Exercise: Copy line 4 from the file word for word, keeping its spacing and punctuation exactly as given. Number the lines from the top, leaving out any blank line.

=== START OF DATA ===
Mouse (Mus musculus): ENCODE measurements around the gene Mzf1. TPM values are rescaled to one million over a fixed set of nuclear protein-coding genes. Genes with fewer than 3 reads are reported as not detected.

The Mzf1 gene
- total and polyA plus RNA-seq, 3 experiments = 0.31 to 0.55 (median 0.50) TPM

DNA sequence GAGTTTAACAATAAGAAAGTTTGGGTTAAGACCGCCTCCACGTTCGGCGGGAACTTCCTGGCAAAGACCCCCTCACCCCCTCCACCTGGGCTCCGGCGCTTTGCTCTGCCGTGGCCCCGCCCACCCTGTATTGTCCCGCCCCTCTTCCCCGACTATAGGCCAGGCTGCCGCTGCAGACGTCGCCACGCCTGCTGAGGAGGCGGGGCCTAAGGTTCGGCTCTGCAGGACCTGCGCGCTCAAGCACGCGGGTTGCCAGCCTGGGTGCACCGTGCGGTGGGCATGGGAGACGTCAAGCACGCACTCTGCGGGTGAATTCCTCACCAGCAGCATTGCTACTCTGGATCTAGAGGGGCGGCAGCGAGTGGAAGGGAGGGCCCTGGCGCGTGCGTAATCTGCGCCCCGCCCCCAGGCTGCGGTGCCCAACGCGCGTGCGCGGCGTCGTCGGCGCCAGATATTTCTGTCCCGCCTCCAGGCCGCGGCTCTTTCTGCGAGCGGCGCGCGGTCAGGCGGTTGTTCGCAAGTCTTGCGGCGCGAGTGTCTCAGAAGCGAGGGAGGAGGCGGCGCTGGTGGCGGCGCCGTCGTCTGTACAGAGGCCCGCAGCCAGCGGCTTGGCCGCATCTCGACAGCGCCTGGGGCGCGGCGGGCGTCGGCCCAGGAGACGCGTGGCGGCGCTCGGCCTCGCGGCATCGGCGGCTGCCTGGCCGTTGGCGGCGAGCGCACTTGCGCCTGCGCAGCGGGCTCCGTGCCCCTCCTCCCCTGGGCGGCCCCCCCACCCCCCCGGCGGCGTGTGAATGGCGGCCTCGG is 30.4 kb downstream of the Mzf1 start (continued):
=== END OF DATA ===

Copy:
DNA sequence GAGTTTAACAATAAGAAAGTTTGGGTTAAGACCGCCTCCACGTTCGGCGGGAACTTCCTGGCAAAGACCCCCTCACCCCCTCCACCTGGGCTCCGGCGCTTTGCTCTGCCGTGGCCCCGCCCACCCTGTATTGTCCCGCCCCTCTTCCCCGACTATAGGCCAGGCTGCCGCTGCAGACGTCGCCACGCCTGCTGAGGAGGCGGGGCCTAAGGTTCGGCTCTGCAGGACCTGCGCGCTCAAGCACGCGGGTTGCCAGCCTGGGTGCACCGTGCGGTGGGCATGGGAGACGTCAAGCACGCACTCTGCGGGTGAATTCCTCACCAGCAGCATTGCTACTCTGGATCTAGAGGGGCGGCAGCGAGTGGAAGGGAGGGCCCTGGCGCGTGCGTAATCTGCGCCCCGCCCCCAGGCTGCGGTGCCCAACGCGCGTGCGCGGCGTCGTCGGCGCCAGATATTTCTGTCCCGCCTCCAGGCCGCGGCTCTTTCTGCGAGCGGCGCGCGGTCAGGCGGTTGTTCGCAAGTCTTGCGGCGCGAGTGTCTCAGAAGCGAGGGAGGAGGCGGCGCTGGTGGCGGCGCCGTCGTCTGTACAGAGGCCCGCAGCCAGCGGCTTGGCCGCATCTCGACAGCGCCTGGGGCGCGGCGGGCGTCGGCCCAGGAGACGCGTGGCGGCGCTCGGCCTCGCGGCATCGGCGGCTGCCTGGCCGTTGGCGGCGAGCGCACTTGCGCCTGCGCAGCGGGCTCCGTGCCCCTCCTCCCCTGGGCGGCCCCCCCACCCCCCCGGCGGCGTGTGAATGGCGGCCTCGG is 30.4 kb downstream of the Mzf1 start (continued):